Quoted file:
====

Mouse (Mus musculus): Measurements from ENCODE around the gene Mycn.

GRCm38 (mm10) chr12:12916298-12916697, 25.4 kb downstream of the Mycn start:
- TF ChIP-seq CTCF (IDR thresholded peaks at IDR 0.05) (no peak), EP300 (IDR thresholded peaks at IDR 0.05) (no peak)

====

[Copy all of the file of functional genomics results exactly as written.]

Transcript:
Mouse (Mus musculus): Measurements from ENCODE around the gene Mycn.

GRCm38 (mm10) chr12:12916298-12916697, 25.4 kb downstream of the Mycn start:
- TF ChIP-seq CTCF (IDR thresholded peaks at IDR 0.05) (no peak), EP300 (IDR thresholded peaks at IDR 0.05) (no peak)